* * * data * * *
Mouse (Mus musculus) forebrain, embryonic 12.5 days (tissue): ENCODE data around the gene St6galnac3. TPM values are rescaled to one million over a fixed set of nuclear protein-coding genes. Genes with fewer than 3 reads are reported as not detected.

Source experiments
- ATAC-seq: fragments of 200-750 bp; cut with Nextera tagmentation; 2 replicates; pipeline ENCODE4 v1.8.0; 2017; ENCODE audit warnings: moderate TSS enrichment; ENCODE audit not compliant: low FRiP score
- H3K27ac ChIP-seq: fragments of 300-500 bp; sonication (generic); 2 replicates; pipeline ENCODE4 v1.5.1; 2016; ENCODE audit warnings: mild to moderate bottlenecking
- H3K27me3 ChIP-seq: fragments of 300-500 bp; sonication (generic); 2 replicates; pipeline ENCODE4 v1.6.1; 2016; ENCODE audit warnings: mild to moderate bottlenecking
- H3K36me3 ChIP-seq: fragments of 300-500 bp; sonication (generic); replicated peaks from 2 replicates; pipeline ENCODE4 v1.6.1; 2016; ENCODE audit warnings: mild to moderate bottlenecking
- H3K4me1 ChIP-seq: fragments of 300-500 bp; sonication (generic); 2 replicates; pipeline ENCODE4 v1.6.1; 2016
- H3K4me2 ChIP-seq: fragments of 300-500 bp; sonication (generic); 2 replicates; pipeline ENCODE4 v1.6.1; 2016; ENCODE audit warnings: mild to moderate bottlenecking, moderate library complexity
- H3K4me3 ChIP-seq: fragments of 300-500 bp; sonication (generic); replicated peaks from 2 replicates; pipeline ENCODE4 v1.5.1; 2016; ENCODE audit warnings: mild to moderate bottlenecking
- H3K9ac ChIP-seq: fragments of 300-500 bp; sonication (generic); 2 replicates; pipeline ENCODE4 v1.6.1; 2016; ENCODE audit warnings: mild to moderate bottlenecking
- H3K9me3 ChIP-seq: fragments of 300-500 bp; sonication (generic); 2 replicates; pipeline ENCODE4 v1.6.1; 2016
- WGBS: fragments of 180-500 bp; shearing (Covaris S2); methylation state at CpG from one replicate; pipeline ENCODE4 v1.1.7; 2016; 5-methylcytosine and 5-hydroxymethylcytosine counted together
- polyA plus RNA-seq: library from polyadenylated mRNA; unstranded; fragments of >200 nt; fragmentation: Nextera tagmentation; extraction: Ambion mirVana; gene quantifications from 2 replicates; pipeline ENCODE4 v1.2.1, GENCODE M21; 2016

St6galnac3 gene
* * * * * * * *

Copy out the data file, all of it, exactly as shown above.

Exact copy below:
Mouse (Mus musculus) forebrain, embryonic 12.5 days (tissue): ENCODE data around the gene St6galnac3. TPM values are rescaled to one million over a fixed set of nuclear protein-coding genes. Genes with fewer than 3 reads are reported as not detected.

Source experiments
- ATAC-seq: fragments of 200-750 bp; cut with Nextera tagmentation; 2 replicates; pipeline ENCODE4 v1.8.0; 2017; ENCODE audit warnings: moderate TSS enrichment; ENCODE audit not compliant: low FRiP score
- H3K27ac ChIP-seq: fragments of 300-500 bp; sonication (generic); 2 replicates; pipeline ENCODE4 v1.5.1; 2016; ENCODE audit warnings: mild to moderate bottlenecking
- H3K27me3 ChIP-seq: fragments of 300-500 bp; sonication (generic); 2 replicates; pipeline ENCODE4 v1.6.1; 2016; ENCODE audit warnings: mild to moderate bottlenecking
- H3K36me3 ChIP-seq: fragments of 300-500 bp; sonication (generic); replicated peaks from 2 replicates; pipeline ENCODE4 v1.6.1; 2016; ENCODE audit warnings: mild to moderate bottlenecking
- H3K4me1 ChIP-seq: fragments of 300-500 bp; sonication (generic); 2 replicates; pipeline ENCODE4 v1.6.1; 2016
- H3K4me2 ChIP-seq: fragments of 300-500 bp; sonication (generic); 2 replicates; pipeline ENCODE4 v1.6.1; 2016; ENCODE audit warnings: mild to moderate bottlenecking, moderate library complexity
- H3K4me3 ChIP-seq: fragments of 300-500 bp; sonication (generic); replicated peaks from 2 replicates; pipeline ENCODE4 v1.5.1; 2016; ENCODE audit warnings: mild to moderate bottlenecking
- H3K9ac ChIP-seq: fragments of 300-500 bp; sonication (generic); 2 replicates; pipeline ENCODE4 v1.6.1; 2016; ENCODE audit warnings: mild to moderate bottlenecking
- H3K9me3 ChIP-seq: fragments of 300-500 bp; sonication (generic); 2 replicates; pipeline ENCODE4 v1.6.1; 2016
- WGBS: fragments of 180-500 bp; shearing (Covaris S2); methylation state at CpG from one replicate; pipeline ENCODE4 v1.1.7; 2016; 5-methylcytosine and 5-hydroxymethylcytosine counted together
- polyA plus RNA-seq: library from polyadenylated mRNA; unstranded; fragments of >200 nt; fragmentation: Nextera tagmentation; extraction: Ambion mirVana; gene quantifications from 2 replicates; pipeline ENCODE4 v1.2.1, GENCODE M21; 2016

St6galnac3 gene